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How does Italy fit into Honolulu's pan-Pacific cultural festival? You'll see

How does Italy fit into Honolulu's pan-Pacific cultural festival? You'll see
During the Honolulu Festival, Japanese acrobats balance bamboo poles adorned with lanterns and weighing more than 100 pounds on their heads as they parade down Waikiki's Kalakaua Avenue. (Honolulu Festival Foundation)

Flag-throwers from Italy will be cheek to jowl with acrobats from Japan when Honolulu's annual pan-Pacific festival reaches across the Atlantic for the first time.

Gruppo Sbandieratori e Musici, a group of 20 performers from Faenza, Italy, will be the first Europeans to participate at the Honolulu Festival from March 11 to 13.

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Flag-throwers from Italy will becomethe first Europeans to participate in what has always been a pan-Pacific festival.
Flag-throwers from Italy will becomethe first Europeans to participate in what has always been a pan-Pacific festival. (Honolulu Festival Foundation)

The Italians will showcase the ancient sport of flag throwing, in which team members dress in medieval uniforms and toss flags high into the air to the sound of vintage drums and trumpets.

The festival, which has been held for more than two decades, is a celebration of Hawaii's cultural links to Pacific Rim nations. Hawaiian hula dancers and Japanese taiko drummers take to the stage and the street during the event.

The festival underscores historic bonds between Japan and Hawaii through musical performances, dances, a children's carnival and a Pacific-themed craft show. Except for the Friendship Gala on March 11, all events are free.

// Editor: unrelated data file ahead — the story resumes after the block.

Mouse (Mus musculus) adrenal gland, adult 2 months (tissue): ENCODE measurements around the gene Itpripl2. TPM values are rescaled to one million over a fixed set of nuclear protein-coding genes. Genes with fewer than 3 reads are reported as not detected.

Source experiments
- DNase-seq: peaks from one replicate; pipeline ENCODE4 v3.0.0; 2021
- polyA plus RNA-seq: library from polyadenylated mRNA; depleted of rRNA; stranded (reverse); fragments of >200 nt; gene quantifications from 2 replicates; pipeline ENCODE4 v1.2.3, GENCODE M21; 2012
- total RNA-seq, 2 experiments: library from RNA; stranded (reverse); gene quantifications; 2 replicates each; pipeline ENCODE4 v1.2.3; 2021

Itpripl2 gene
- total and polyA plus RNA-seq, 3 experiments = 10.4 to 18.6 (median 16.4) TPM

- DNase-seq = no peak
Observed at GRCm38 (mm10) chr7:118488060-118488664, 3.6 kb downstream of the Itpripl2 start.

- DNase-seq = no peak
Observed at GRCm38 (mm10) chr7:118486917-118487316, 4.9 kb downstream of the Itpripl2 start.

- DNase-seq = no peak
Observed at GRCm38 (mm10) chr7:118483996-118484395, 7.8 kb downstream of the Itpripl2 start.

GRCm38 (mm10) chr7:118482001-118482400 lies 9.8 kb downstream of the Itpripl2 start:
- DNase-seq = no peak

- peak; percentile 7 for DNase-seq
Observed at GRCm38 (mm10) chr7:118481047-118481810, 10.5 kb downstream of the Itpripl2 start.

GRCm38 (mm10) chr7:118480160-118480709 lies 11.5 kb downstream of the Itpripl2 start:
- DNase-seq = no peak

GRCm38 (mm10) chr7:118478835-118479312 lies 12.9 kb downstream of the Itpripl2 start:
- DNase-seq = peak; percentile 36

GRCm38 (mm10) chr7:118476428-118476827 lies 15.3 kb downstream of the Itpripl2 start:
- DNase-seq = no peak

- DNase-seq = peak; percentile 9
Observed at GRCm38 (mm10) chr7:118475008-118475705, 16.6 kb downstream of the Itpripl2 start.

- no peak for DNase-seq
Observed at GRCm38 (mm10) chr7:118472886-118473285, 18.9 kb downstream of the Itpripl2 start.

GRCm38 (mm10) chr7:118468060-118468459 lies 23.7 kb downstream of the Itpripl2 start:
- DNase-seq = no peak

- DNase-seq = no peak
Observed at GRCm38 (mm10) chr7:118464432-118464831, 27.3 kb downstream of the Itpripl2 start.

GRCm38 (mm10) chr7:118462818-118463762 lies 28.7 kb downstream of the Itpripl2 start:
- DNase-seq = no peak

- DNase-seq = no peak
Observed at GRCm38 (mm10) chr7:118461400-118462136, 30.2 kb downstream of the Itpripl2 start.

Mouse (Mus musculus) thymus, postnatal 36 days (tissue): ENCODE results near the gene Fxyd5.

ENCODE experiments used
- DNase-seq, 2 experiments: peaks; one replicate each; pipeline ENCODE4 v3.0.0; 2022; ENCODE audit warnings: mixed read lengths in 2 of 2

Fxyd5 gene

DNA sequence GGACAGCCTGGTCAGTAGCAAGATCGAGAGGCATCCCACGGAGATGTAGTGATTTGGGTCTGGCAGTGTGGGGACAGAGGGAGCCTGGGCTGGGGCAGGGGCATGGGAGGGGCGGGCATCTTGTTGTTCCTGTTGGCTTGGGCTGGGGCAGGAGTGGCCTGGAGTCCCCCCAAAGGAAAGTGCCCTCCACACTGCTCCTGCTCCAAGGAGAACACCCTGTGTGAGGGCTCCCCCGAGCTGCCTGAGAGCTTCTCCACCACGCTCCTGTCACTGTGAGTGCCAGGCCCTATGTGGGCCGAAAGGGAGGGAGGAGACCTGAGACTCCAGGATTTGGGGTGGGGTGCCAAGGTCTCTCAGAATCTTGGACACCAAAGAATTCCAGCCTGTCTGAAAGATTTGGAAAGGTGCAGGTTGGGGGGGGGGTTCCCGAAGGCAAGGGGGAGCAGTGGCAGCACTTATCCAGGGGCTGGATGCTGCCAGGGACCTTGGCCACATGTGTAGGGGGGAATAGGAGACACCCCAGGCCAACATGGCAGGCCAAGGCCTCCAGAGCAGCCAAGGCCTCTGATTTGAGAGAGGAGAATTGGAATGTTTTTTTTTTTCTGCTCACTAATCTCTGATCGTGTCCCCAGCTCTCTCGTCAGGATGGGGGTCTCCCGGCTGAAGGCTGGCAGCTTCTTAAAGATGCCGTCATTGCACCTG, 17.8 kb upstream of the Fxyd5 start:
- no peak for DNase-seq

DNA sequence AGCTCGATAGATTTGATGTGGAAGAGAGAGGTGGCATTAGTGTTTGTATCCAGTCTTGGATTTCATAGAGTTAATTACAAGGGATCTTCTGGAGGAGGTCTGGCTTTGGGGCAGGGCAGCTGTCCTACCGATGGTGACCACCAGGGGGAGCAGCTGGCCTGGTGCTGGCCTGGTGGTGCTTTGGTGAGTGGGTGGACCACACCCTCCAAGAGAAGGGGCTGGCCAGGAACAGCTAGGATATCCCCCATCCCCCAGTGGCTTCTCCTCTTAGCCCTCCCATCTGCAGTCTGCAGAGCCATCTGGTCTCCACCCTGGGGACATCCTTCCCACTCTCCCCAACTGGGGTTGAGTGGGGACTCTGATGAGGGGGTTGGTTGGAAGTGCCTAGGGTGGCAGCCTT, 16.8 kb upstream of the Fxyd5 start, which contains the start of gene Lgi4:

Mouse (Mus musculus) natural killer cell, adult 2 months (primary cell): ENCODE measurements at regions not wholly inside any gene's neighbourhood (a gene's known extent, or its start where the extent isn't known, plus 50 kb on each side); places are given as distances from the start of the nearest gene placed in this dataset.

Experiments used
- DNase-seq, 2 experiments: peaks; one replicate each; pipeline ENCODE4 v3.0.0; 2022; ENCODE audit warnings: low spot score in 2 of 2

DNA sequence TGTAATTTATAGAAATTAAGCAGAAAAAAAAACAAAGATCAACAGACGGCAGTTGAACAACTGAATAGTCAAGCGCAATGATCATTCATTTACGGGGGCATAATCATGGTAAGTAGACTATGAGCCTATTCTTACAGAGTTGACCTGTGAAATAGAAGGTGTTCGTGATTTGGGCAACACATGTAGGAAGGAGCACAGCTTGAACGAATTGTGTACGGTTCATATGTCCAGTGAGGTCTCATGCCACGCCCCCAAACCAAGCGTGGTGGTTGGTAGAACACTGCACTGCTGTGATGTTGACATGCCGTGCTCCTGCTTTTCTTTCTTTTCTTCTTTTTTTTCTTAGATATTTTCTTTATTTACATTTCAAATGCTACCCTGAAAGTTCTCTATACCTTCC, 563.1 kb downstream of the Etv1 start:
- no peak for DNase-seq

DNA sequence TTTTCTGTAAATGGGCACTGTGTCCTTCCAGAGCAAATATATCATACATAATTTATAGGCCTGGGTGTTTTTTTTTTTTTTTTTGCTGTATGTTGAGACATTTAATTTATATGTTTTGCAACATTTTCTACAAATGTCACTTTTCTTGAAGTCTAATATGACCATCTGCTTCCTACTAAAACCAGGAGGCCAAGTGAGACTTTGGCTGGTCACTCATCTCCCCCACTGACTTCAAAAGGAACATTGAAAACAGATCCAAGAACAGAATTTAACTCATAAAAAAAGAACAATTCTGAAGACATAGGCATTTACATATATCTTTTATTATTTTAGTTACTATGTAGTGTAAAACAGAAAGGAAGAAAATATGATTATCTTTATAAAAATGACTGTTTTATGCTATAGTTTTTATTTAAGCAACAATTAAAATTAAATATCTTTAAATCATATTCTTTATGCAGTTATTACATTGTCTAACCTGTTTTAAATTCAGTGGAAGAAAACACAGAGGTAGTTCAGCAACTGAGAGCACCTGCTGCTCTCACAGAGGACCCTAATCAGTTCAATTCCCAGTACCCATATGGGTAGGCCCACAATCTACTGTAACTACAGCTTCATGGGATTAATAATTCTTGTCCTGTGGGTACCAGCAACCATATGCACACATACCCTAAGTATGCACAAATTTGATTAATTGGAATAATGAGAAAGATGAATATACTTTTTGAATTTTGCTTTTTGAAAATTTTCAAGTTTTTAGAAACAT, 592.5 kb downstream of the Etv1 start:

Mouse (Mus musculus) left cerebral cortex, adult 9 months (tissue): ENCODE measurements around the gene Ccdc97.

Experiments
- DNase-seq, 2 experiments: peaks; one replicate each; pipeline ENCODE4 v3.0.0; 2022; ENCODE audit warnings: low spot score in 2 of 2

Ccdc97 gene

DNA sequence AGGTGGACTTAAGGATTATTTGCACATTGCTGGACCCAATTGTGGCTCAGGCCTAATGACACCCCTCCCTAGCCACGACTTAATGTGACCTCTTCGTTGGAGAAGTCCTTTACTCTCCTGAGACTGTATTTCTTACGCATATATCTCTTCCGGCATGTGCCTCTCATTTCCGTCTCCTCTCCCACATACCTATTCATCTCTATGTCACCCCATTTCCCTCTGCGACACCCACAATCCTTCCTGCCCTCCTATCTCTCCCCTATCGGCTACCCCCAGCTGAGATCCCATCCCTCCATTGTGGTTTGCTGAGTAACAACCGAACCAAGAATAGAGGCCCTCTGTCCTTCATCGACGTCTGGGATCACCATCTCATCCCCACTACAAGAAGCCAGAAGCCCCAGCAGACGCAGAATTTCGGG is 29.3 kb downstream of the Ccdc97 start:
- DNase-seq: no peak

And this year, there's a World War II connection.

With the 75th anniversary of the attack on Pearl Harbor nine months away, the war and its aftermath will be remembered during a symposium titled "Japanese in Hawaii: From Plantation to Pearl Harbor to Peace."

It starts at 2 p.m. March 12 at the Honolulu Convention Center, one of several venues at which the festival will be held.

One of the celebration's biggest events, the Grand Parade, will march down Kalakaua Avenue, Waikiki's main drag, starting at 4:30 p.m. March 13.

Students from Japan's Morioka College dance to the beat oftraditional drums during last year's Grand Parade. They will perform again at this year's Honolulu Festival.
Students from Japan's Morioka College dance to the beat oftraditional drums during last year's Grand Parade. They will perform again at this year's Honolulu Festival. (Honolulu Festival Foundation)

The parade will showcase hundreds of performers, including students from Japan's Morioka College, who will dance down the avenue to the sounds of traditional drums and flutes.

Japanese acrobats also will entertain crowds as they balance "kanto" on their heads and shoulders. Adorned with lanterns, the large bamboo poles each weigh more than 100 pounds.

The festival ends at 8:30 p.m. March 13 with a fireworks show over Waikiki Beach, provided by Nagaoka Fireworks.

If you're traveling to Hawaii during festival time, here's a day-by-day calendar of events.

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